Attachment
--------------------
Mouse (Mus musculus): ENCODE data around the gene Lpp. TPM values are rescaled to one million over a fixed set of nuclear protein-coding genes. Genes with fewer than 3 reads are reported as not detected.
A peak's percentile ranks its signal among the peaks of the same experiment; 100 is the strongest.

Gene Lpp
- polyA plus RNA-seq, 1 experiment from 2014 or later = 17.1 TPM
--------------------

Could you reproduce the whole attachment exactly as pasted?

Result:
Mouse (Mus musculus): ENCODE data around the gene Lpp. TPM values are rescaled to one million over a fixed set of nuclear protein-coding genes. Genes with fewer than 3 reads are reported as not detected.
A peak's percentile ranks its signal among the peaks of the same experiment; 100 is the strongest.

Gene Lpp
- polyA plus RNA-seq, 1 experiment from 2014 or later = 17.1 TPM